How Long Can You Own a Cemetery Plot?


When you start end-of-life planning, there are a lot of things to consider. Burial practices alone involve a few different decisions. Do you want to be buried or cremated? Are you interested in green burial options? Would you like friends to attend a funeral or would you prefer a more uplifting celebration of life ceremony?

Jump ahead to these sections:

To make the choices that work best for you, it’s helpful to know as much as possible about all options. 

For centuries, people have been opting to be buried in cemeteries and graveyards. But while a grave is often referred to as a final resting place, that’s not necessarily the case.

Given how much a cemetery plot costs, you might think you’re purchasing it forever. But some cemetery plots do have an ownership expiration date. Here, we delve into some of the details surrounding cemetery plot ownership. 

Do Cemetery Plots Expire?

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The average cost of a funeral in the United States is $11,000. A big part of that expense comes from the cemetery plot purchase.

The average cost of a burial in a public cemetery can range from $200 to $2,000. In private cemeteries, plots can cost from $2,000 to $5,000. In urban areas with large populations and limited burial spaces, burial plot costs can be as much as $25,000. And that’s for a single plot! This doesn’t include fees for additional elements like grave liners or grave markers. You can read more about public vs. private cemeteries here.

You might think this kind of investment will stay protected forever, especially when you consider the initial cost of purchasing a plot. But while purchasing a cemetery plot can feel like buying real estate, there are some differences.

The main distinction is that you aren’t really purchasing the burial plot. Instead, you’re purchasing the right to use the land for burial purposes. The cemetery you choose will retain ownership of the land.

The laws regulating cemetery lots are akin to contract law. It’s the difference between having an easement instead of actual ownership of the land.

Depending on where in the United States you live the rules may differ. The cemetery may include language in their contract that allows them to reclaim a burial plot after a certain period. It’s always important to do your research and find out the policies for the cemetery you are interested in.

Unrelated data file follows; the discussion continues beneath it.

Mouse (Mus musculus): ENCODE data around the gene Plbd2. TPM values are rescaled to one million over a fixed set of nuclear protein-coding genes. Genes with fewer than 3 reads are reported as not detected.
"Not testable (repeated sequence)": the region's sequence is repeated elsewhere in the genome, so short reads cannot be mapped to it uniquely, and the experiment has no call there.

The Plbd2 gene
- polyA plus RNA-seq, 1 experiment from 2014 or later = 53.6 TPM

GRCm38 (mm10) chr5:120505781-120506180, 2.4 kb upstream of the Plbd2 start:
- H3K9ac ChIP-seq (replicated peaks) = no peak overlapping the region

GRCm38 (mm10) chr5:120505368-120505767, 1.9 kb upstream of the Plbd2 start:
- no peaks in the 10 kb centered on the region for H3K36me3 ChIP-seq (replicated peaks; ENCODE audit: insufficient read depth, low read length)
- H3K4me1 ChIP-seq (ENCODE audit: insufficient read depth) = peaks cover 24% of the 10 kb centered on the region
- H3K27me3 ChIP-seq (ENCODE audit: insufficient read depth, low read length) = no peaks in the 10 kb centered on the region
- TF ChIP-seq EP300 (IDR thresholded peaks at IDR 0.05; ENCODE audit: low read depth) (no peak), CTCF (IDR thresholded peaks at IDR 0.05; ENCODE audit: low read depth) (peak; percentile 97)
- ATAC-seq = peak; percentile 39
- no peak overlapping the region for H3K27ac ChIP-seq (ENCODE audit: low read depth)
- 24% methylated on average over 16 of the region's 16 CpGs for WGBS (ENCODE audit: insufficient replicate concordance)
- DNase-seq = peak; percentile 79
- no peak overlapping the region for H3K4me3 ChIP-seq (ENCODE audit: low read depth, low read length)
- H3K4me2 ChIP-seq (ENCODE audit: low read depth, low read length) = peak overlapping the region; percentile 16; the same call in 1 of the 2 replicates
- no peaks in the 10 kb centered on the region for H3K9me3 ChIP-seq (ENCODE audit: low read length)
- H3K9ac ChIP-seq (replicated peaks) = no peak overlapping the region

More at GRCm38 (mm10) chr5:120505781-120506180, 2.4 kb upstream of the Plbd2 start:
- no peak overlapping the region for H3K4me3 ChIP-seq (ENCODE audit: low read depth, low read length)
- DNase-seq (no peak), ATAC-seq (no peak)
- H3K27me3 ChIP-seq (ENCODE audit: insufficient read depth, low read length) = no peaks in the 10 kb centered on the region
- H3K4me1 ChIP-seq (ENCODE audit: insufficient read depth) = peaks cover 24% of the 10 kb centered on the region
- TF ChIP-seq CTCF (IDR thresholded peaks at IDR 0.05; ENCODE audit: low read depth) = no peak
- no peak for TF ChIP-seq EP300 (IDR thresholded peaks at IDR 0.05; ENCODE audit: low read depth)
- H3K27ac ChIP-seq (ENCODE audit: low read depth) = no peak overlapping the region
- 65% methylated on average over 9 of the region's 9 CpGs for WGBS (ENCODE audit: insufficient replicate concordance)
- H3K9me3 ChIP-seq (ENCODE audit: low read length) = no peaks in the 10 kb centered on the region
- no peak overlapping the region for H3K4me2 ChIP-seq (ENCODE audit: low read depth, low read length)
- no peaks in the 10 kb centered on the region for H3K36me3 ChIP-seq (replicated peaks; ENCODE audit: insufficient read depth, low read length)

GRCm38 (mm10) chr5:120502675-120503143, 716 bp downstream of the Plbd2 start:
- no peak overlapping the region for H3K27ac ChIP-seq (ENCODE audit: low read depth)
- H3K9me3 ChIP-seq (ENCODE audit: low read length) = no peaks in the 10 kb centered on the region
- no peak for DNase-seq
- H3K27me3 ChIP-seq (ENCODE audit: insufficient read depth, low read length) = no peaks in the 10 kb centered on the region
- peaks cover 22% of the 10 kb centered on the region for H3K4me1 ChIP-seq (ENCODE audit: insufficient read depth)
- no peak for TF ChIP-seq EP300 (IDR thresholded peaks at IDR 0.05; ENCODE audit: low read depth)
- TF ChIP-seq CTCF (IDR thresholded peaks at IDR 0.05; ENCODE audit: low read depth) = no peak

» MORE: An online memorial is a perfect ending to honor and celebrate someone's life. Create one for free.

Can Anything Happen to a Grave After Decades or A Century?

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So why is it so complicated to answer the question of whether graves expire? There are multiple issues at play. First, cemeteries tend to be regulated by the state. So the laws will differ on a state by state basis. This means you need to familiarize yourself with the regulations of the cemetery where you decide to buy a lot.

Beyond that, private and public cemeteries often have different policies. For example, cemeteries attached to churches often have limited space. Over time, a church cemetery may be filled up.

Allowing plots to expire could free up space for people to be interred there in the future. But some probate cemeteries have protectorate capabilities, do a plot there will be yours for longer. 

So what happens when a cemetery gets full? In some cases, the cemetery is simply closed to more burials. In national cemeteries, where veterans are interred after death, sites close when they are full. In other cases, people make use of gravesites a second time.

Depending on the jurisdiction, laws may allow burial of a second body on top of a body that has already been interred. Typically, that decision would live with the family that owns the cemetery plot. A graveyard usually can’t resell the plot to someone unrelated to the first person buried there.  

Cemetery reuse due to shortage of space